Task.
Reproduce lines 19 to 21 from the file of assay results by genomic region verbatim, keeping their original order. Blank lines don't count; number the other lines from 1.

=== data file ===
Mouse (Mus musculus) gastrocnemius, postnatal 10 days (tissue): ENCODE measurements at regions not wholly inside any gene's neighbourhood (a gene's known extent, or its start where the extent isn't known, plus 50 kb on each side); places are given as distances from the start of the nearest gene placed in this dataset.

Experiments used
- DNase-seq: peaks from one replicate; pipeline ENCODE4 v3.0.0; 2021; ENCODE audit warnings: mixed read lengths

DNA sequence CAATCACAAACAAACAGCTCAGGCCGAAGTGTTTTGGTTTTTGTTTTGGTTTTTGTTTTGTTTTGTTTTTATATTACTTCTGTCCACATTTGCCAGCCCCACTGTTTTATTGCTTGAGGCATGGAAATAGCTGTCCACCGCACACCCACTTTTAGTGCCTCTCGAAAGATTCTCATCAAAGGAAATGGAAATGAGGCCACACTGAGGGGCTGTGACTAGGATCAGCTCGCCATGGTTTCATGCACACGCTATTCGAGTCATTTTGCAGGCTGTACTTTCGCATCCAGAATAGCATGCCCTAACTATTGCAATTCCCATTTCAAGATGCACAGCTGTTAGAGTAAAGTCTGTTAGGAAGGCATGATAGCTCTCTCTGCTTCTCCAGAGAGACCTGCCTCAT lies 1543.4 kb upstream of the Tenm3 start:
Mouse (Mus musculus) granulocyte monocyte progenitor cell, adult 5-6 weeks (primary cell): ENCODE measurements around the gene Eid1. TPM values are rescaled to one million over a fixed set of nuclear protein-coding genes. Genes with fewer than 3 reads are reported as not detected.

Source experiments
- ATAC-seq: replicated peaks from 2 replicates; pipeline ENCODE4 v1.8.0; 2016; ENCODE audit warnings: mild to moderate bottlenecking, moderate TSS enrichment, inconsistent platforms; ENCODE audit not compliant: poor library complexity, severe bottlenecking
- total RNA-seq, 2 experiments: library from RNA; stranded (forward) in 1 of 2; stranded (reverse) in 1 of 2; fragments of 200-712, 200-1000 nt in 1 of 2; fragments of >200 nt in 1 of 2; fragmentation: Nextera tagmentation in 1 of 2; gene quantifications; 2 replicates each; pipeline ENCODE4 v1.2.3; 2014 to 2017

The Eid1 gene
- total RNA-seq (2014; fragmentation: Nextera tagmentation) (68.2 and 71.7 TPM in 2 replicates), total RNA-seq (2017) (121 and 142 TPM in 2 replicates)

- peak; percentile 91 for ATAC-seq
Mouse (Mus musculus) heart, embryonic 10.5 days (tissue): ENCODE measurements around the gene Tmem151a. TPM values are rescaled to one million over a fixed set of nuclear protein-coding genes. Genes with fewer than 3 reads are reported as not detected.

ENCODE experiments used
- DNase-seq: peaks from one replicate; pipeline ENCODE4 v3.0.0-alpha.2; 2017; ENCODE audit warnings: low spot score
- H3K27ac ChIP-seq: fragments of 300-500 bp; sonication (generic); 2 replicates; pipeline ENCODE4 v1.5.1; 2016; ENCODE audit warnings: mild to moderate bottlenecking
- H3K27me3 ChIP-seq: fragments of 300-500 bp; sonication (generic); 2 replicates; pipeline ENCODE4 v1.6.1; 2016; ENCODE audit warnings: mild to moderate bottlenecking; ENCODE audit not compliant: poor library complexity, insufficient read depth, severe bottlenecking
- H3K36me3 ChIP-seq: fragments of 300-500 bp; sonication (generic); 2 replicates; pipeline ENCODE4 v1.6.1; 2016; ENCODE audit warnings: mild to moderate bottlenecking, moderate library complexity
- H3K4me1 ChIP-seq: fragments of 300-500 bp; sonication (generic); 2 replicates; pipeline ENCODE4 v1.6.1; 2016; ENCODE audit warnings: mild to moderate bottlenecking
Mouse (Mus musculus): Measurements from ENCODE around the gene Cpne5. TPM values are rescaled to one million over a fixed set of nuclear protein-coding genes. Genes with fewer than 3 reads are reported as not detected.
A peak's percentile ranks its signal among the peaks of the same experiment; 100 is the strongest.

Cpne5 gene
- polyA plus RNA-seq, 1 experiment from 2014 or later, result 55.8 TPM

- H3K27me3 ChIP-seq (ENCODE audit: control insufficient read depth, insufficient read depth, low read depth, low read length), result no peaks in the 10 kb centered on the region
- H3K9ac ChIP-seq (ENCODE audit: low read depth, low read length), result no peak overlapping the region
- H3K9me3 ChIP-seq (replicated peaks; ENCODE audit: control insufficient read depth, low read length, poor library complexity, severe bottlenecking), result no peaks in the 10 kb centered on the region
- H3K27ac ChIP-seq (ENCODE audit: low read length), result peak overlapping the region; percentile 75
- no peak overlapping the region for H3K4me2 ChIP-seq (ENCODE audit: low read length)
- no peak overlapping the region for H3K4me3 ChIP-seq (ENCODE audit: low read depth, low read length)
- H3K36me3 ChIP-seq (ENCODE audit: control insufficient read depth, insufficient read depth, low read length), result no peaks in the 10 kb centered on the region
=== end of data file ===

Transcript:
Mouse (Mus musculus): Measurements from ENCODE around the gene Cpne5. TPM values are rescaled to one million over a fixed set of nuclear protein-coding genes. Genes with fewer than 3 reads are reported as not detected.
A peak's percentile ranks its signal among the peaks of the same experiment; 100 is the strongest.

Cpne5 gene